February 1, 2022 | Washington, DC
USDOT’s recently announced first-of-its-kind safety strategy provides the blueprint for stakeholders across sectors to act to address rising traffic fatalities
The U.S. Department of Transportation’s National Highway Traffic Safety Administration released its early estimate of traffic fatalities for the first nine months of 2021.
NHTSA projects that an estimated 31,720 people died in motor vehicle traffic crashes from January through September 2021, an increase of approximately 12% from the 28,325 fatalities projected for the first nine months of 2020. The projection is the highest number of fatalities during the first nine months of any year since 2006 and the highest percentage increase during the first nine months in the Fatality Analysis Reporting System’s history.
The new estimates come days after the U.S. Department of Transportation released the federal government’s first-ever National Roadway Safety Strategy, a roadmap to address the national crisis in roadway fatalities and serious injuries.
“This is a national crisis. We cannot and must not accept these deaths as an inevitable part of everyday life,” said Transportation Secretary Pete Buttigieg. “The good news is we now have a strategy, as well as the resources and programs to deliver it, thanks to the President’s Bipartisan Infrastructure Law. The National Roadway Safety Strategy is America’s first-ever national, comprehensive plan to significantly reduce deaths and injuries on our roads.”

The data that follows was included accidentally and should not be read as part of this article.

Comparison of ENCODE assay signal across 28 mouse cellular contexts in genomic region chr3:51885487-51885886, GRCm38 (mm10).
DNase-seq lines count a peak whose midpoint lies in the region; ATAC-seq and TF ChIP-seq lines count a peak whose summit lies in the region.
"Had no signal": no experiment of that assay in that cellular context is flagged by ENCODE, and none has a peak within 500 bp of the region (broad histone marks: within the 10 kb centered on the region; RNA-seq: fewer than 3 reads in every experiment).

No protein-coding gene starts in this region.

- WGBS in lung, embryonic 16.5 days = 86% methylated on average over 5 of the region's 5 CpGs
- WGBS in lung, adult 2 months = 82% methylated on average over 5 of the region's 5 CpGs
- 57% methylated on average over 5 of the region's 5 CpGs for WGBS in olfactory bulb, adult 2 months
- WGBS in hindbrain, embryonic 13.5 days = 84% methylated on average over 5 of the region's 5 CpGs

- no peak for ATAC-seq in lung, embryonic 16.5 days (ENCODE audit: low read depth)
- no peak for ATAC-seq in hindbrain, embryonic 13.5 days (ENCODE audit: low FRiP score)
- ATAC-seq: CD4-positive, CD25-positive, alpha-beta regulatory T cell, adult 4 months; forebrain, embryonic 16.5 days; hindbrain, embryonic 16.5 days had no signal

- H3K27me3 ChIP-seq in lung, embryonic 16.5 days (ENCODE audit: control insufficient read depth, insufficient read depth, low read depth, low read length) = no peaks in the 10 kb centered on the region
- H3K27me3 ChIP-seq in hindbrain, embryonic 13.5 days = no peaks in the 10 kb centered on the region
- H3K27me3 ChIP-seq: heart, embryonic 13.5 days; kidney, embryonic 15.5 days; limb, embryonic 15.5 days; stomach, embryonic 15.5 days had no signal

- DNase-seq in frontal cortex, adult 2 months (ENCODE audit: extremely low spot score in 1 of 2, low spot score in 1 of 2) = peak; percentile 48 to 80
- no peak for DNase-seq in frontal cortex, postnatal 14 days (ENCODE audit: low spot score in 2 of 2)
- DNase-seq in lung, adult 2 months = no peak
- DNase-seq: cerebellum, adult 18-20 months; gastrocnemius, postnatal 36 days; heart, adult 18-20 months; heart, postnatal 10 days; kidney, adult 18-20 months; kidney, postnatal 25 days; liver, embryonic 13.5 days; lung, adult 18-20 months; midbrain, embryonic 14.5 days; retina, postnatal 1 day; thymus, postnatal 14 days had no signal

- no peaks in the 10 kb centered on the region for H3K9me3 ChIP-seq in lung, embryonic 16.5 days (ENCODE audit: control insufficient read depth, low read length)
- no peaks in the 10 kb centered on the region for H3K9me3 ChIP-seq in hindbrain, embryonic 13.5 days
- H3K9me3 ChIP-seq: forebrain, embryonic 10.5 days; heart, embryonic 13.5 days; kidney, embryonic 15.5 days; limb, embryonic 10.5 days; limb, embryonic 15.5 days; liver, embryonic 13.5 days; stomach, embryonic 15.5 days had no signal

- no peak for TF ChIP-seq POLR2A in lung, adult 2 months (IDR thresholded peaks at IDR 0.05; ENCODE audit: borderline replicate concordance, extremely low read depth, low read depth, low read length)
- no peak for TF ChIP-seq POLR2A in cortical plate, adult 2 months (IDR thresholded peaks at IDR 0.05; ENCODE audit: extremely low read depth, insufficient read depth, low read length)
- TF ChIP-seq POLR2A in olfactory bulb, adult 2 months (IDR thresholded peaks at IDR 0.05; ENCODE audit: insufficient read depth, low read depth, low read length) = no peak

“We have to change a culture that accepts as inevitable the loss of tens of thousands of people in traffic crashes,” said Dr. Steven Cliff, NHTSA’s Deputy Administrator. “This will require a transformational and collaborative approach to safety on our nation’s roads.”
The early estimate report released today also provides the first look at state-level traffic fatality estimates during the pandemic. Compared to 2020, NHTSA projects that during the first nine months of 2021, fatalities increased in 38 states, remained flat in two states, and decreased in 10 states and the District of Columbia.
According to the Federal Highway Administration, vehicle miles traveled in the first nine months of 2021 increased by about 244 billion miles, an 11.7% increase from the same time in 2020.
The fatality rate for the first nine months of 2021 increased to 1.36 fatalities per 100 million vehicle miles traveled, a marginal increase from the projected rate of 1.35 fatalities in the same time in 2020. However, the fatality rates in the second and third quarters of 2021 declined compared to 2020.